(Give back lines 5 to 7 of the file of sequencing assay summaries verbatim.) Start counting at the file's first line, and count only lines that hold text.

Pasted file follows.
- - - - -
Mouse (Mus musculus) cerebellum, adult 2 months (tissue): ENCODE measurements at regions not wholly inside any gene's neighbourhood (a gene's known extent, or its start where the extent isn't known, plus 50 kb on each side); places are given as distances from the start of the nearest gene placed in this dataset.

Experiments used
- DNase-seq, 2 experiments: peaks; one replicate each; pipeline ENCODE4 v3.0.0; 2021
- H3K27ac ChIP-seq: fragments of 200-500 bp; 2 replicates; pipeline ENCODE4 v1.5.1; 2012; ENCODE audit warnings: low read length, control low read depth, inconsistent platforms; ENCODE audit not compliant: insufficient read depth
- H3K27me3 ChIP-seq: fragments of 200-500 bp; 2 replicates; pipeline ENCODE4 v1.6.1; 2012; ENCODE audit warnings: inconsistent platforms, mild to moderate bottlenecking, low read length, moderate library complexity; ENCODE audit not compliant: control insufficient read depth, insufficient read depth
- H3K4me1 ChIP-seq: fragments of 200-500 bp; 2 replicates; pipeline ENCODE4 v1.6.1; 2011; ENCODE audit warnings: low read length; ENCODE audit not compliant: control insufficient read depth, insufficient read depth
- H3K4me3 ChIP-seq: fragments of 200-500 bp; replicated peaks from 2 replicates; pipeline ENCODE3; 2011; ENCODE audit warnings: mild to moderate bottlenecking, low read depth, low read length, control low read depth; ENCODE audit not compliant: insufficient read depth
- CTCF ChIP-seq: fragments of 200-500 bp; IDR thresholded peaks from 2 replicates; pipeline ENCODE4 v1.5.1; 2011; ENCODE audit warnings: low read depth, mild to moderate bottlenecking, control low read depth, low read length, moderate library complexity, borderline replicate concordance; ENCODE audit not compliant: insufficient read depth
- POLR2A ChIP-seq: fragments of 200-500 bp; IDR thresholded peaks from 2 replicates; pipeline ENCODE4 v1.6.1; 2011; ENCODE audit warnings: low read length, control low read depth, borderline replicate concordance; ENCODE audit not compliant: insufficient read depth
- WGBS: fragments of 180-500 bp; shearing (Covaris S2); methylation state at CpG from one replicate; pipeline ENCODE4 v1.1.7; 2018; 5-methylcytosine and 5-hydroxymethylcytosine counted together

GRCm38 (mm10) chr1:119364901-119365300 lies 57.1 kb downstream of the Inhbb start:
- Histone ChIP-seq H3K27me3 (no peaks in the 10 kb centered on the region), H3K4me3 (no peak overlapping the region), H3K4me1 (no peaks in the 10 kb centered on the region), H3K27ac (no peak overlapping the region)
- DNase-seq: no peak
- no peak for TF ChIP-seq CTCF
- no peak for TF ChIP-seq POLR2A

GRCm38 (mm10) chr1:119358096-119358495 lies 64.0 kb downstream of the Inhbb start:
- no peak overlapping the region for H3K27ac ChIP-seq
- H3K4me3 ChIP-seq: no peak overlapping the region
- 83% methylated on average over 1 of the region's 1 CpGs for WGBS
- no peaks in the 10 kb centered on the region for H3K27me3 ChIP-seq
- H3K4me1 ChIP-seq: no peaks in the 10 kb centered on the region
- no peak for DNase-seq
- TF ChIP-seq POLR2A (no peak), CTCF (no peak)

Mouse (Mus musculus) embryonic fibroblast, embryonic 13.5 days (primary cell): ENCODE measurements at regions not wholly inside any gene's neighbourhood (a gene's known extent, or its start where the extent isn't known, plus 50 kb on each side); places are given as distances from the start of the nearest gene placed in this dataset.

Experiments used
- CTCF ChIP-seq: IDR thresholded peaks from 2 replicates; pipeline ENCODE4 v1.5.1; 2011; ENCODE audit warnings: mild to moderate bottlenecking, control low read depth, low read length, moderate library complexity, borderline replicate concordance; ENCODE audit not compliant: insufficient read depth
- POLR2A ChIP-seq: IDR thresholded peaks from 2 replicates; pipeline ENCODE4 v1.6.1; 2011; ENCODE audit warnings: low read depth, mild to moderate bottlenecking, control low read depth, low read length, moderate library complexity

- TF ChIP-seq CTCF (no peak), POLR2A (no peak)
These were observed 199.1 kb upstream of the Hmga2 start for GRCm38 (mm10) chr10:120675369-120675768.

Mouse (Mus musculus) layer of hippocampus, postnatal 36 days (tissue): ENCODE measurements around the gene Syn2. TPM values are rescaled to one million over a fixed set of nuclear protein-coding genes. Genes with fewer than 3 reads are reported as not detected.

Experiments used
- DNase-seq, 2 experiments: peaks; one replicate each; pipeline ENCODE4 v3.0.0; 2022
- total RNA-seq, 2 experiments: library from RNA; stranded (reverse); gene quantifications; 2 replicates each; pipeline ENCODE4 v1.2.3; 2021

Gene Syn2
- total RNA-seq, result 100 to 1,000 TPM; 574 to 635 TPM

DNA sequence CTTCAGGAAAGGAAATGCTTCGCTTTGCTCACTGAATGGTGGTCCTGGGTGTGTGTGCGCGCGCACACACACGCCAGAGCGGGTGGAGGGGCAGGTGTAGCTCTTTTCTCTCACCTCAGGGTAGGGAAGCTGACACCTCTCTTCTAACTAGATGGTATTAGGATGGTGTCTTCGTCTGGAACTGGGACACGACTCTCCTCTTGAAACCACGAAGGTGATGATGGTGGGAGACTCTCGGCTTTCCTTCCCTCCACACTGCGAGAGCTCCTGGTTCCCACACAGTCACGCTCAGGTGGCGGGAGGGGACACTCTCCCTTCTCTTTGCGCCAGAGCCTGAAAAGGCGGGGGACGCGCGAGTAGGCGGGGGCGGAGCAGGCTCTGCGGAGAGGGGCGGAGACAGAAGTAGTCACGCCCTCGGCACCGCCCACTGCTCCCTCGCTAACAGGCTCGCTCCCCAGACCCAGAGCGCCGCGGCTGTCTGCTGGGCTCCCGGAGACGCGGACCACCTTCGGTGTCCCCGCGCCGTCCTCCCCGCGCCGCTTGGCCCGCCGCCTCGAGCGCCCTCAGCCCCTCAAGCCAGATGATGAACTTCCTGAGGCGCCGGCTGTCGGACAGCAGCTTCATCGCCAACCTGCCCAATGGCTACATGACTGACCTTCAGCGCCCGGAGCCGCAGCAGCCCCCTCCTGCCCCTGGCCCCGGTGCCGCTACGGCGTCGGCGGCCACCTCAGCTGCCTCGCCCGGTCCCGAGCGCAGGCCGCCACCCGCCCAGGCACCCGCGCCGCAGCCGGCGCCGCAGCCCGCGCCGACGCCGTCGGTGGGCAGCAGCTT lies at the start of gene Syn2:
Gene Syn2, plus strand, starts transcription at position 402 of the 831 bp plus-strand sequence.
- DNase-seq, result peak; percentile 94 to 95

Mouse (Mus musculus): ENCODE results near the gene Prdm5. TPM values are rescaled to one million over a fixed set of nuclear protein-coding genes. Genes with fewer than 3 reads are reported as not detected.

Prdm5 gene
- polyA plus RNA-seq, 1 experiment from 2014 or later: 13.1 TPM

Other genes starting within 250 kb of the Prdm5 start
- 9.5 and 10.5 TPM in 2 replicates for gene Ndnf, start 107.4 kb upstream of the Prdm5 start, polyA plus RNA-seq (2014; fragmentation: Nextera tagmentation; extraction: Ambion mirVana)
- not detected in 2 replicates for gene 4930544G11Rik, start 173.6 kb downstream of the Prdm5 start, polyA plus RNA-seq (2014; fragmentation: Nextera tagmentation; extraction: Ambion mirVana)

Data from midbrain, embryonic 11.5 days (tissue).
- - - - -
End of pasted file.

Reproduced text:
- H3K27me3 ChIP-seq: fragments of 200-500 bp; 2 replicates; pipeline ENCODE4 v1.6.1; 2012; ENCODE audit warnings: inconsistent platforms, mild to moderate bottlenecking, low read length, moderate library complexity; ENCODE audit not compliant: control insufficient read depth, insufficient read depth
- H3K4me1 ChIP-seq: fragments of 200-500 bp; 2 replicates; pipeline ENCODE4 v1.6.1; 2011; ENCODE audit warnings: low read length; ENCODE audit not compliant: control insufficient read depth, insufficient read depth
- H3K4me3 ChIP-seq: fragments of 200-500 bp; replicated peaks from 2 replicates; pipeline ENCODE3; 2011; ENCODE audit warnings: mild to moderate bottlenecking, low read depth, low read length, control low read depth; ENCODE audit not compliant: insufficient read depth